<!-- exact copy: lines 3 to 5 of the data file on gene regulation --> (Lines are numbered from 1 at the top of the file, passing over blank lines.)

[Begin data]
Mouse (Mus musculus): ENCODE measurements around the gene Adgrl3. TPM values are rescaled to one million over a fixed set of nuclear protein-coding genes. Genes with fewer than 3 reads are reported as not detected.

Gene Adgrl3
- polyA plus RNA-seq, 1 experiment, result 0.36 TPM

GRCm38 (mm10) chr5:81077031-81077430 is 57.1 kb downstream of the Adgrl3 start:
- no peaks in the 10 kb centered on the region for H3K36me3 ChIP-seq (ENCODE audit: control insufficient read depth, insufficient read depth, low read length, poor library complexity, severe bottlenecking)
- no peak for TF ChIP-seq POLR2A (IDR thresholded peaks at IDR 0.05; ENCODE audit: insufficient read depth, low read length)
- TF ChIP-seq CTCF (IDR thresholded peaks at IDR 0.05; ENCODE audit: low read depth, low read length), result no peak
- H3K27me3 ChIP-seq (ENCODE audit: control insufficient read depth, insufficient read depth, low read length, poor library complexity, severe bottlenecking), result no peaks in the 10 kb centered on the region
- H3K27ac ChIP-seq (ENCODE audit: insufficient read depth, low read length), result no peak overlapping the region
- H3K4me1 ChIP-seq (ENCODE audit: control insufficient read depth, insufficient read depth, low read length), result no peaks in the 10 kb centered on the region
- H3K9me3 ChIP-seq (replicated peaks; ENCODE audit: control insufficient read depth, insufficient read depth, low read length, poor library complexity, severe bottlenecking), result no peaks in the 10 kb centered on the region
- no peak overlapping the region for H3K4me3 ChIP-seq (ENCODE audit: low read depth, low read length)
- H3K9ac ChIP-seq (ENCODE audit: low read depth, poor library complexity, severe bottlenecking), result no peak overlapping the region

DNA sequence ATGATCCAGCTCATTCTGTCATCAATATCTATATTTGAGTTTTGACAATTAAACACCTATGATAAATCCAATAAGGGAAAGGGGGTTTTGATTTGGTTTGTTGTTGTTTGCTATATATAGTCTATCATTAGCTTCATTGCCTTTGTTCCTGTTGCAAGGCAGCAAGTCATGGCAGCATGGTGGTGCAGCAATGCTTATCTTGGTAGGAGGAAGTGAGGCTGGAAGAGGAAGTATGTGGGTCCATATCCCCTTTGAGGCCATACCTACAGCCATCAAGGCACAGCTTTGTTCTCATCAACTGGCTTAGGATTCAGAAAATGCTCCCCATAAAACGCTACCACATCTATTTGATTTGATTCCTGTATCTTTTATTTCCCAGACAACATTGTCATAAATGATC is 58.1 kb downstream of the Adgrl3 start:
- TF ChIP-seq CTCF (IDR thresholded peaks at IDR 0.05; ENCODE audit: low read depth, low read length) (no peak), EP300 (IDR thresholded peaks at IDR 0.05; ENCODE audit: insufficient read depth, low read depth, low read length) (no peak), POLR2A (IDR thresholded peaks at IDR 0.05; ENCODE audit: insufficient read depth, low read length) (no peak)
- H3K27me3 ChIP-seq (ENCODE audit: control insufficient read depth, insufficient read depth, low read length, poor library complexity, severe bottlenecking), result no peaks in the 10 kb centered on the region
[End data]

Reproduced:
- polyA plus RNA-seq, 1 experiment, result 0.36 TPM

GRCm38 (mm10) chr5:81077031-81077430 is 57.1 kb downstream of the Adgrl3 start:
- no peaks in the 10 kb centered on the region for H3K36me3 ChIP-seq (ENCODE audit: control insufficient read depth, insufficient read depth, low read length, poor library complexity, severe bottlenecking)